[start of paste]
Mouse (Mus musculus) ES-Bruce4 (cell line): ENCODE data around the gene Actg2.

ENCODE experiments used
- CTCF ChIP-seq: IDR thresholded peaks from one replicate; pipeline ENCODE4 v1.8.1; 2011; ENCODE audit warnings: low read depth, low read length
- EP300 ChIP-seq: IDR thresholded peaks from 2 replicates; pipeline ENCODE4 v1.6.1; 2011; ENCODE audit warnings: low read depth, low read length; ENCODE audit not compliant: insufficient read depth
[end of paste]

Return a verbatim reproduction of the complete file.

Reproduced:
Mouse (Mus musculus) ES-Bruce4 (cell line): ENCODE data around the gene Actg2.

ENCODE experiments used
- CTCF ChIP-seq: IDR thresholded peaks from one replicate; pipeline ENCODE4 v1.8.1; 2011; ENCODE audit warnings: low read depth, low read length
- EP300 ChIP-seq: IDR thresholded peaks from 2 replicates; pipeline ENCODE4 v1.6.1; 2011; ENCODE audit warnings: low read depth, low read length; ENCODE audit not compliant: insufficient read depth